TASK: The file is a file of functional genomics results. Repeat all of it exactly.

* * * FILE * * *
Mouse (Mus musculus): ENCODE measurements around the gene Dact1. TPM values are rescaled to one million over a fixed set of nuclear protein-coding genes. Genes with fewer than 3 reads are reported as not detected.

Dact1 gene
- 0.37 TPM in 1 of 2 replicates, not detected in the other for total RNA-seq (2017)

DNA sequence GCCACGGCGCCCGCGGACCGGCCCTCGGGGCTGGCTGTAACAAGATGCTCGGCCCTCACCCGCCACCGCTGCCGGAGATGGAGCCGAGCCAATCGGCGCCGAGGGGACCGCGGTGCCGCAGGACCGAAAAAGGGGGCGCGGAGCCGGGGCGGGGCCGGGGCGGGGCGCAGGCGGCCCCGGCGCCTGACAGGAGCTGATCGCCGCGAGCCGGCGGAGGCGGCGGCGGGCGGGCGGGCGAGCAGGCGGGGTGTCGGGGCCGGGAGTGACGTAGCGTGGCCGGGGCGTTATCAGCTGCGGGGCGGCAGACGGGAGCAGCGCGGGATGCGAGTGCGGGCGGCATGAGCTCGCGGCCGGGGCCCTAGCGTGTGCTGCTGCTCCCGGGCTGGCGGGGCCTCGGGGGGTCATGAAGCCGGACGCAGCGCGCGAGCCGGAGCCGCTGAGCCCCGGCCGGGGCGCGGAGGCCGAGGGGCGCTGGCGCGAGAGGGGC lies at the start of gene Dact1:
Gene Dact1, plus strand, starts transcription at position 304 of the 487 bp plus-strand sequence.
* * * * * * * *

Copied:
Mouse (Mus musculus): ENCODE measurements around the gene Dact1. TPM values are rescaled to one million over a fixed set of nuclear protein-coding genes. Genes with fewer than 3 reads are reported as not detected.

Dact1 gene
- 0.37 TPM in 1 of 2 replicates, not detected in the other for total RNA-seq (2017)

DNA sequence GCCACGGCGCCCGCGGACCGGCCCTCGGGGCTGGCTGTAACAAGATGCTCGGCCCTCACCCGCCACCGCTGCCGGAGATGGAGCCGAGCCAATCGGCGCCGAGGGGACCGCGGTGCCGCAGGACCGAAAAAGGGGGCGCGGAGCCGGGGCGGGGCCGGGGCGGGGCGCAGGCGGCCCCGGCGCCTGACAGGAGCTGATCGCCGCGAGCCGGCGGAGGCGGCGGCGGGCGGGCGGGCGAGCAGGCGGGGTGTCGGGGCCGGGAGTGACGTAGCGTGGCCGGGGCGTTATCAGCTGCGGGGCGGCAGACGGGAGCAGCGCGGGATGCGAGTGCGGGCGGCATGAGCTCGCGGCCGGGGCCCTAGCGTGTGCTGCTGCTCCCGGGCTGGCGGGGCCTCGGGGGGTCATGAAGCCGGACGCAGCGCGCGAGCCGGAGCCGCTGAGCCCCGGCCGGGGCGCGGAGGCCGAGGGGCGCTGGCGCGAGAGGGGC lies at the start of gene Dact1:
Gene Dact1, plus strand, starts transcription at position 304 of the 487 bp plus-strand sequence.